It's all about the ratio—sometimes
Behold the bagel: equal parts doughy and crisp, hearty and cheap, a vehicle for salty cured fish and sweet raspberry jelly alike. It’s an ideal breakfast food, as versatile as it is delicious. But for some, it’s just too much. That’s right—I’m talking bagel scoopers, those outliers who request their morning treat voided of its pillowy middle. It might seem innocuous, but at the bagel shop it’s as controversial a subject as they come. Ask for your oven-fresh everything bagel hollowed out, and you’ll most likely receive a raised eyebrow and a grunt of disapproval, as if you'd just dumped Sweet-n-Low in your Blue Bottle pour-over.
I conducted a quick Facebook survey that showed on the customer side, bagel loyalists overwhelmingly condemn the practice of bagel scooping. My sister-in-law went as far as to call it an "abomination," proclaiming, "Eat the bagel or don't, but for the love of God, don't destroy it." But could this blasphemous act ever be considered acceptable? I turned to the true experts, the folks behind the counter, to put this morning conundrum back to bed, once and for all.
"It all depends what kind of bagel you're eating," says Dianna Daoheung, Executive Chef at NYC’s ever-popular Black Seed Bagels. Daoheung’s shop, which was opened by Mile End’s Noah Bernamoff, specializes in Montreal-style bagels— a thinner, denser, and slightly sweeter version that she and her team deem too small for scooping. "There would be nothing left!" she exclaims, no doubt picturing her life’s work rendered into limp, hollowed-out remnants.
But despite her disdain, Daoheung concedes that scooping can serve a purpose. "If it's a smaller bagel, it can greatly impact the ratio of soft to chewy and change the sweet taste of the inside, but if it's bigger, then I don't see it as the worst thing," she reasons. "For a large, puffy bagel, I think scooping can be helpful to give it a better ratio of stuffing to filling."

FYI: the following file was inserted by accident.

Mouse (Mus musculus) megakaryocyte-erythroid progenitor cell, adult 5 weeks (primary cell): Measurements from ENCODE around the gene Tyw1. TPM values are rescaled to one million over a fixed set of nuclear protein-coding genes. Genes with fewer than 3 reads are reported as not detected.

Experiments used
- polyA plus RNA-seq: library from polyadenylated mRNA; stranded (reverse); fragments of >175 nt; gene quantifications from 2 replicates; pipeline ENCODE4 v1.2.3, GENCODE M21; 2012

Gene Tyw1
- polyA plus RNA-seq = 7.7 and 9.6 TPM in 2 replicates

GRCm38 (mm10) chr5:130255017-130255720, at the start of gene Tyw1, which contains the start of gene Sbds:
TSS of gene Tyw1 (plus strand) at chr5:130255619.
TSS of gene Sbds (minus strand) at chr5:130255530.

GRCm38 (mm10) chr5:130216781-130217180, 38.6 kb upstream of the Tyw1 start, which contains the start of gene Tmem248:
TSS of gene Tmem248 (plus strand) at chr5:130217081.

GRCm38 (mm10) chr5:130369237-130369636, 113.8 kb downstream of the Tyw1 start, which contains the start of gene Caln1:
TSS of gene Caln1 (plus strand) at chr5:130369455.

The more bagel bosses I consulted, the more I discovered that this issue essentially came down to one thing: toppings. The people making your breakfast want you to enjoy it, and they’re not just in it for the bread. These toastmasters put effort into the whole shebang, all the schmears, eggs, cold cuts, and salads that transform a simple, pleasurable hunk of carbs into a full-blown meal. And occasionally, the laws of physics demand more space than an un-scooped bagel can provide.
"Because of the heft of our sandwiches and the amount of toppings on many of them, a scooped-out bagel means you actually get to eat everything instead of it all falling out on the first bite," explains Kate Beacom, who makes her living hawking bagels at Brooklyn’s Nagle’s Bagels and reports that she’s asked to scoop two to three times a shift. "We have an option for it on the POS, so it's about as special as asking for your bagel extra toasted."
Beacom went on to mention that after gaining a bit of weight from all the job perks, she even started scooping out her own bagels. "It gives it more crunch and less chew, but it doesn't dampen the experience since I'm mostly focused on what's inside."
The verdict: Scoop wisely. If you’re craving something a bit more streamlined, try to keep that little beauty intact. But if your bagel of choice looks like it could single-handedly feed a family of four, there’s no shame in asking for a little more interior space, and that goes double if you’re loading up on extras. The authorities would rather sacrifice a bit of cushioning than see a pile of bacon slide right through the wickets. And if the person taking your order gives you any smack, just roll with it—they probably just need another cup of coffee.